26 January is considered by some Australians as a date to commemorate The Invasion and to celebrate the survival of indigenous people and their cultural identity despite systematic attempts to destroy both.

However justified that idea and understanding of 26 January is not an inclusive one. It tells the majority of Australians that they are part of an invading force. It alienates those born in Australia since 1788 from their homeland. Unintentionally that idea reinforces the very notion of otherness separating Aboriginal & Torres Strait Islanders Australians from other Australians.

So let’s turn 26 January on its head and make it inclusive. Let’s celebrate 40,000+ years of human survival in Australia. But most of all let’s celebrate our shared history of surviving tyranny, bigotry, and imperialism. As Australian’s let us commemorate the indomitable spirit of Aboriginals & Torres Strait Islanders, the migrants seeking a better life, the refugees seeking safety, and those like the convicts & settlers seeking freedom and a second chance. Let us celebrate those who survived and worked to build a nation of respect, inclusion, and democracy. Let’s demonstrate these principles by respecting our indigenous fellows and accepting that 26 January is not a good date for our national day.

As an alternative national day, I do have a suggestion. Clearly the starting day of federation is out; it was 1 January 1 1901. Let’s just say a national day after New Year’s Eve would not work.

However, there is another date that reflects our national character: 3 March 1986.

In 1985 the Australian Parliament informed the UK Parliament and Privy Council that they would no longer have any power over Australian law, and sought the passage of the Australia Act 1986 to make it so. Every year 3 March goes unremarked, but it was the day a mature country formally and finally became independent of the UK. This independence was achieved not by violent revolution but through negotiation and a quiet act of democracy.

In 2016, after hundreds of years of argument and animosity, the Christian churches are working towards a consensus on the dates to celebrate Easter. Humans can overcome history and difference and by respecting each other’s feelings and beliefs build a strong community.

So let’s move Australia day to 3 March; we’ll have our ceremonies like citizenship and national honours on that day. Maybe this change will demonstrate our acknowledgement of the struggle for survival by Aboriginal & Torres Strait Islander Australians. Let’s keep 26 January as a day to celebrate our shared humanity and all our survival stories.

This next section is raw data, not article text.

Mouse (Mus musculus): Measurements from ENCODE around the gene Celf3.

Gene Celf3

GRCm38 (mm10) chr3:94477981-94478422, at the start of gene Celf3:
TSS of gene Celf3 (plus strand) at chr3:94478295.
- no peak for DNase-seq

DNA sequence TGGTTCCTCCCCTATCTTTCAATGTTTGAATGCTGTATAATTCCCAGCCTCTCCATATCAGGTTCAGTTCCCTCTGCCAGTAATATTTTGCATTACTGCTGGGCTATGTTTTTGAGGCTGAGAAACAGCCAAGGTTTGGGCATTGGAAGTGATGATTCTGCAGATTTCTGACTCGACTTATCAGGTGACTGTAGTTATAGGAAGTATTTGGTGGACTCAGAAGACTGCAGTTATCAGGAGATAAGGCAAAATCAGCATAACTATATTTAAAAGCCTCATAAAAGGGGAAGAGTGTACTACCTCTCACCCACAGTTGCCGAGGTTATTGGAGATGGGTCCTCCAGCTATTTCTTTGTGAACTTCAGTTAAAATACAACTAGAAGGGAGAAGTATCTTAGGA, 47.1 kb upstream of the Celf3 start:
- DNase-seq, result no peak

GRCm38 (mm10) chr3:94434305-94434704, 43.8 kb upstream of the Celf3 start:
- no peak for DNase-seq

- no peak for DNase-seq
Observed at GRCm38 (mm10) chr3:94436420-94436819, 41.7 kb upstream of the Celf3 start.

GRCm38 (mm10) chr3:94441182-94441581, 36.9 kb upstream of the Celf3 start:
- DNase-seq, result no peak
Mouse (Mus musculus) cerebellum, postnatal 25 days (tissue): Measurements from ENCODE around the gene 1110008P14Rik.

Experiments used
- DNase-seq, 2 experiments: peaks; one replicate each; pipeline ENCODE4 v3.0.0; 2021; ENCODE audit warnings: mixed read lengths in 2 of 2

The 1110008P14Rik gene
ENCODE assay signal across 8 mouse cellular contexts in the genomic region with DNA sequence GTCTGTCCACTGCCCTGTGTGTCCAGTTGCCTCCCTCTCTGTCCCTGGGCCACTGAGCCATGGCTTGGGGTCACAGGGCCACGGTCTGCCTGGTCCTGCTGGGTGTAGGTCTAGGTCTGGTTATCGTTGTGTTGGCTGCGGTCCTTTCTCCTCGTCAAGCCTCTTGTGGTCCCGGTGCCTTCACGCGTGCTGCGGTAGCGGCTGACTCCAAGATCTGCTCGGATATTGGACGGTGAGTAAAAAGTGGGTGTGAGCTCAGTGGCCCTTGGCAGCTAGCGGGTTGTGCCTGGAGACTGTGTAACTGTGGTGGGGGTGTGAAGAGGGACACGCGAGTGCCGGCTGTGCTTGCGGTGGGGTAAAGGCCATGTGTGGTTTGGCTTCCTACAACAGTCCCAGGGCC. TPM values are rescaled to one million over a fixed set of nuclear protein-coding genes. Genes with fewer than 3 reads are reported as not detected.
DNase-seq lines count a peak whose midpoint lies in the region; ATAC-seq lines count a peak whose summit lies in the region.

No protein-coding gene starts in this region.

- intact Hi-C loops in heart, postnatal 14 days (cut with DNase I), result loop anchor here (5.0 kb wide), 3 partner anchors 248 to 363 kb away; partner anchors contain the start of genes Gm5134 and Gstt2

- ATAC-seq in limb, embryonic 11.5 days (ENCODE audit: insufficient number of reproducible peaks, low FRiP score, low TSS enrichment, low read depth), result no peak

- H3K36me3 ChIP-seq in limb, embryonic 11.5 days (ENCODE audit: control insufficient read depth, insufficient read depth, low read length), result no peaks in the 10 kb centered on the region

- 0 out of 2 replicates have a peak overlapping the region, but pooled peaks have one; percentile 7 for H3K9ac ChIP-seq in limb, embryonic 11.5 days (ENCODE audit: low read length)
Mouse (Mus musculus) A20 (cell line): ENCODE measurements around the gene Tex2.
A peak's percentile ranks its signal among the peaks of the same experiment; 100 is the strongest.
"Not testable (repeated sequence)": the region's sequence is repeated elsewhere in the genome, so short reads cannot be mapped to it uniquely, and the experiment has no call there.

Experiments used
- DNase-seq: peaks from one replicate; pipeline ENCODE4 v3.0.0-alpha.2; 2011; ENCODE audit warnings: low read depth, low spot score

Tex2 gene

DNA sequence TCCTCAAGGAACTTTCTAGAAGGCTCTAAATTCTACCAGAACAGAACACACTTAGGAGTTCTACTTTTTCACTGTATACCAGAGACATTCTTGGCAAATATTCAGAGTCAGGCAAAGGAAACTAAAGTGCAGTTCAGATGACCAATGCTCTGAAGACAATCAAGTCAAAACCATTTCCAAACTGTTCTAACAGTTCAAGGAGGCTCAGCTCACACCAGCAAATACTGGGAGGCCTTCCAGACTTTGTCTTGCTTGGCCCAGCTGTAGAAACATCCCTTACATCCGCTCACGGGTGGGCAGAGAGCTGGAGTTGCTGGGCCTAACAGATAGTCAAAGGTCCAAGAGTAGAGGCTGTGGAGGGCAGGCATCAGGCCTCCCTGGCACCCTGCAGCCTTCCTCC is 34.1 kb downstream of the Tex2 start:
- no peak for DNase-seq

Inner City Route Map

Inner City Route Map

Heavy Rail

  • Redfern East Station at George & Phillip St

Light Rail

  • Oxford St
  • Anzac Parade
  • Parramatta Road
  • King St, Enmore Rd, Victoria Rd, & Marrickville Rd
  • Elizabeth St, George St (Redfern), Mc Evoy Rd, Euston Rd, etc;
  • Gardeners Rd, & Edinburgh Rd
  • Crows St, Baptist St, and Green Square Light Rail Corridor

Light Rail Discussion Inner West

Light Rail Discussion Inner West

And Zoomed In

Light Rail Discussion Inner West - Waterloo and Zetland

Although the previous post can be useful to see the detail, 6000+ entries is too much.

For a taste here are the top three (and there are some surprises in the rest)

Riverstone – Marsden Park 134,633

Cobbitty – Leppington 10,5314

Rouse Hill – Beaumont Hills 61,130

So after the fold is the data summarized to SA2 – usual a classification of several suburbs.

Read More

That is a very reasonable question considering my blog consists of one post and Media Release.

Basically, I am co-convenor of Ecotransit Sydney and NoWestconnex; this does not leave a lot of time for blogging. I’m also the webmin for both stylish websites: Ecotransit, NoWestconnex.

So, posting my media releases is a way of keeping them public and indexable; while giving my blog some content. Win, Win!

There is a constant stream of tweets over @MathewHounsell.

Consider the tourist with one week who wishes to see several historic areas in Spain. Say for example, the cities of Malaga, Cordoba, Granda and Madrid.

The tourist can fly in to Malaga and spend two days seeing the sites. On the morning of the third day they can catch a train and be in Cordoba in one hour for sixty euro; yes, just one hour. That means they can get up in the morning and move on to Cordoba without losing a day to travel. Granada is two hours from Cordoba; but Madrid is four hours from Granda.

This means that the tourist can see four great historic cities with only seven hours of traveling.

In New South Wales, two hours wont even get you to Newcastle and one hour wont get you to Wollongong. Moreover it takes eight hours with an avergae speed of 60Km/h to reach Armidale.

No wonder the furthest our tourist go is Katoomba (two hours).

Check out the excellent (outside of Oz SNCF (France) and Renfe (Spain)